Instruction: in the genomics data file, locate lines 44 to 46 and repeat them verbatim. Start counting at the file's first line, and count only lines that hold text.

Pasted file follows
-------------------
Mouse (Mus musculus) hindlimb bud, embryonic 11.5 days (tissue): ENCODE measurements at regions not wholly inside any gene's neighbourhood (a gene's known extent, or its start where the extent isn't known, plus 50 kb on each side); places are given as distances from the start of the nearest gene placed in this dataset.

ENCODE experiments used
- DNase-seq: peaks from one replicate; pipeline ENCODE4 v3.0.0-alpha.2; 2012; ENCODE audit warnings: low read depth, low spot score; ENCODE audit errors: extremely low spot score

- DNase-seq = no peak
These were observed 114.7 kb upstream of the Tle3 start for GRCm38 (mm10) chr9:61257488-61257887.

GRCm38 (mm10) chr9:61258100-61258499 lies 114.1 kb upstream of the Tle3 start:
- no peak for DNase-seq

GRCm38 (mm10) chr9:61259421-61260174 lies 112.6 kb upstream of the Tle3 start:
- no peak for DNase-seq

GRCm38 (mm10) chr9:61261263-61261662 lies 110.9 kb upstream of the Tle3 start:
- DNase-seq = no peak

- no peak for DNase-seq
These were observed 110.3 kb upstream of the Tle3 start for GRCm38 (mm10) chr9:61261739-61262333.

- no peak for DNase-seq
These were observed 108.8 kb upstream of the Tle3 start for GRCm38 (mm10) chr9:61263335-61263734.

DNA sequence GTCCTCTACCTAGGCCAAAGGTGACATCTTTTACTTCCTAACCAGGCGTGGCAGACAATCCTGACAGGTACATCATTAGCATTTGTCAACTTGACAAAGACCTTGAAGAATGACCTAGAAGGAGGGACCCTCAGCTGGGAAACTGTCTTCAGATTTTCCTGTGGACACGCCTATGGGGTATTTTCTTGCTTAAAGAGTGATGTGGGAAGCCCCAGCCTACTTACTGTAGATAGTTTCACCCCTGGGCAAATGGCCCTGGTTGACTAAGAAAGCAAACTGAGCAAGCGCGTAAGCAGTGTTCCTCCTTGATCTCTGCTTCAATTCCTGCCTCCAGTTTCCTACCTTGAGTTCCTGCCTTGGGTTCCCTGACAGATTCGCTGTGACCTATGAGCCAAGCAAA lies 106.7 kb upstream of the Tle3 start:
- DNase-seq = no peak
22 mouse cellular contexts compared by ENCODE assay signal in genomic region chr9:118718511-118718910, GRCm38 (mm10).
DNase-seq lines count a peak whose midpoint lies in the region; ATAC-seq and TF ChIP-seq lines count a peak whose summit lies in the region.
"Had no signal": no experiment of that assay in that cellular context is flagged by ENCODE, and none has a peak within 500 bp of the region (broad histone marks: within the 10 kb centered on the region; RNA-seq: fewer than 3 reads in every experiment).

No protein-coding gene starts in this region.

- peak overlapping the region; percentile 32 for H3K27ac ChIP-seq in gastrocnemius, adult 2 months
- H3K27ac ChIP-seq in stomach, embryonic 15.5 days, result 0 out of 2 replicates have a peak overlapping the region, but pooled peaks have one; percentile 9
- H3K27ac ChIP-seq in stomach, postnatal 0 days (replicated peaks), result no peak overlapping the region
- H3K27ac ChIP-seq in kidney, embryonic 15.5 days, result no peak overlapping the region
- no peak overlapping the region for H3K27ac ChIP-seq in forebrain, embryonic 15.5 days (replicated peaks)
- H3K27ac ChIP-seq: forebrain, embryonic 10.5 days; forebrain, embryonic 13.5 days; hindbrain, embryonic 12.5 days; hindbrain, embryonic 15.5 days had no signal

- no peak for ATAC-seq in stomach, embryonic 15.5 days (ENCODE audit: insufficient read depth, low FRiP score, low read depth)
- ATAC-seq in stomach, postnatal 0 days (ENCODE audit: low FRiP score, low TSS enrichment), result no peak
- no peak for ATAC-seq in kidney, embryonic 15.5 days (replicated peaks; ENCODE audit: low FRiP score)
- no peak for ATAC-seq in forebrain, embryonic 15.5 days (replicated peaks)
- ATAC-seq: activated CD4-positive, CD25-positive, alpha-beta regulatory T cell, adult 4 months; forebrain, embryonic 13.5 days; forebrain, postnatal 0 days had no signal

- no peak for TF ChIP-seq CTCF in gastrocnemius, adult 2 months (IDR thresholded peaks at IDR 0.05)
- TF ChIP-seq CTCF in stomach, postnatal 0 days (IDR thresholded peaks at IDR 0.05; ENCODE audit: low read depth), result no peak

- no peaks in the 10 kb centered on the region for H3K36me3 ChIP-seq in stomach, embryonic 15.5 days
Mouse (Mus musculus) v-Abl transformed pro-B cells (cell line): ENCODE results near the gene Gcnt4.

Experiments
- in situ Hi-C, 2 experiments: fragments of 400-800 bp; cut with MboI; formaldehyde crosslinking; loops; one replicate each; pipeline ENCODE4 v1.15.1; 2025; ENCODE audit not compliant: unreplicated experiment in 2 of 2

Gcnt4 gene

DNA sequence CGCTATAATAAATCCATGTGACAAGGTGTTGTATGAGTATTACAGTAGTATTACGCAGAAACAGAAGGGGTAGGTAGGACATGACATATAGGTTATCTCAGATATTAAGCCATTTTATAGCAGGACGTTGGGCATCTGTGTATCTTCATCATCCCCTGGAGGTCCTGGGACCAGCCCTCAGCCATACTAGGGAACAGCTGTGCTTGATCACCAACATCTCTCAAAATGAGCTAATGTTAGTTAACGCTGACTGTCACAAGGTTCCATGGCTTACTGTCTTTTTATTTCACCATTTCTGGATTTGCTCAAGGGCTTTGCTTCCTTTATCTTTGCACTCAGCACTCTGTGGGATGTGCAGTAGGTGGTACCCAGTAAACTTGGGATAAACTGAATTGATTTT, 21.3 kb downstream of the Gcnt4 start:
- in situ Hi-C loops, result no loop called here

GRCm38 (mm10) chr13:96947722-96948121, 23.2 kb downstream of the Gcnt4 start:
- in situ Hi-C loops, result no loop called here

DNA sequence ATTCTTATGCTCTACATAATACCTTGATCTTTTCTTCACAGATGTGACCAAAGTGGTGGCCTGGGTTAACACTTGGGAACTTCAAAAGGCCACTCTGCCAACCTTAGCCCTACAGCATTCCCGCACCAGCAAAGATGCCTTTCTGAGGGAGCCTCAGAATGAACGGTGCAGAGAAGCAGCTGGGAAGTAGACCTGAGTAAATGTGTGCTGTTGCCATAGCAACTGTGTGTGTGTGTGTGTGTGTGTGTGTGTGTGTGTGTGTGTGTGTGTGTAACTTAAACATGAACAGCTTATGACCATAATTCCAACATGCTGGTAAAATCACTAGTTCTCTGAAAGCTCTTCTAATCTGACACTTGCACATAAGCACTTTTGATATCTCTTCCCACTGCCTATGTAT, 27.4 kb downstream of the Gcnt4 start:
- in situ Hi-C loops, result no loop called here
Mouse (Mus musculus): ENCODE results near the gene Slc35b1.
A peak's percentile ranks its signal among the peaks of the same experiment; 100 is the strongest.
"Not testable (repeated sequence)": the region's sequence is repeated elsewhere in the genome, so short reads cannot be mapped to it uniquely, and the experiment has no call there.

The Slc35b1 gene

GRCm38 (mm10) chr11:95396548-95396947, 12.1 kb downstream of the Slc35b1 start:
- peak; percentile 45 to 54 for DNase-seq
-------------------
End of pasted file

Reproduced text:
DNA sequence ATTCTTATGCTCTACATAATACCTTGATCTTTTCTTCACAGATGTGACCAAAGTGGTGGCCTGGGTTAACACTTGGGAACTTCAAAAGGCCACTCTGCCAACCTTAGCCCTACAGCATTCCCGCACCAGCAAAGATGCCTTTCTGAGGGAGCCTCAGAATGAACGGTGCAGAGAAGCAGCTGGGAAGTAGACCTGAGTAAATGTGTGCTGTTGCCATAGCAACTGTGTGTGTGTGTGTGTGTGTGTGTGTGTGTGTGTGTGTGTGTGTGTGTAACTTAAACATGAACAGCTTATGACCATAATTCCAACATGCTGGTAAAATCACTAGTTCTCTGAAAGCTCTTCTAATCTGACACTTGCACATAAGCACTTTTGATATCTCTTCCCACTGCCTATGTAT, 27.4 kb downstream of the Gcnt4 start:
- in situ Hi-C loops, result no loop called here
Mouse (Mus musculus): ENCODE results near the gene Slc35b1.